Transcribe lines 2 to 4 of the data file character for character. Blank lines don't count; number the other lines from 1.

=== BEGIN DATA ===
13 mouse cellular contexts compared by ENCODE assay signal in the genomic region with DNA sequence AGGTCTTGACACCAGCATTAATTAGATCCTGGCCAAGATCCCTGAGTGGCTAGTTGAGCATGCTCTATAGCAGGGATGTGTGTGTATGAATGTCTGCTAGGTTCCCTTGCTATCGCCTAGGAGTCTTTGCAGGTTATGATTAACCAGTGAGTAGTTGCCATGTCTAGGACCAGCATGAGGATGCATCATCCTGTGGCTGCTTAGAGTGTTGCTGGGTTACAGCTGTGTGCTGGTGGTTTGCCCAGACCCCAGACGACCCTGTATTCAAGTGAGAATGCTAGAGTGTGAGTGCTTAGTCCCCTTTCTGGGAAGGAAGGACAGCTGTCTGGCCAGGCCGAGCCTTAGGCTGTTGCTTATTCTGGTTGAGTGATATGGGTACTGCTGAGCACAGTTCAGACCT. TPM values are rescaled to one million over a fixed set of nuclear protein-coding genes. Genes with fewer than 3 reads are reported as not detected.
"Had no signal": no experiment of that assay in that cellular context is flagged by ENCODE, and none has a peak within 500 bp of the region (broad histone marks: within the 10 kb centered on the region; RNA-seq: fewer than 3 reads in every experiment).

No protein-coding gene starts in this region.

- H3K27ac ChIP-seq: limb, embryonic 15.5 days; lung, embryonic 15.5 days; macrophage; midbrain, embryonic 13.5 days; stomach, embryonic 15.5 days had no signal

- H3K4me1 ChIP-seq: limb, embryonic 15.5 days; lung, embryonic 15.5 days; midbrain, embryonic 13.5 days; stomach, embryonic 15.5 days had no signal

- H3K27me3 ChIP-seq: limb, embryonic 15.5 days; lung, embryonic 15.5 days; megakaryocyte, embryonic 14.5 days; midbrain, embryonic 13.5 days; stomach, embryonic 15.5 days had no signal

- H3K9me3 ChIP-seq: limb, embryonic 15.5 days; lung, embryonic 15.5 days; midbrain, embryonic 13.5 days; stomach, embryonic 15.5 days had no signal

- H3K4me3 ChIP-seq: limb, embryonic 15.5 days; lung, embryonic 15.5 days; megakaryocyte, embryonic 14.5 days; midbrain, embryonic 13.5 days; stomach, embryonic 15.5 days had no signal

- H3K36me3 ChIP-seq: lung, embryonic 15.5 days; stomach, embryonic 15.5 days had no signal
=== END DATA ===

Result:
"Had no signal": no experiment of that assay in that cellular context is flagged by ENCODE, and none has a peak within 500 bp of the region (broad histone marks: within the 10 kb centered on the region; RNA-seq: fewer than 3 reads in every experiment).

No protein-coding gene starts in this region.

- H3K27ac ChIP-seq: limb, embryonic 15.5 days; lung, embryonic 15.5 days; macrophage; midbrain, embryonic 13.5 days; stomach, embryonic 15.5 days had no signal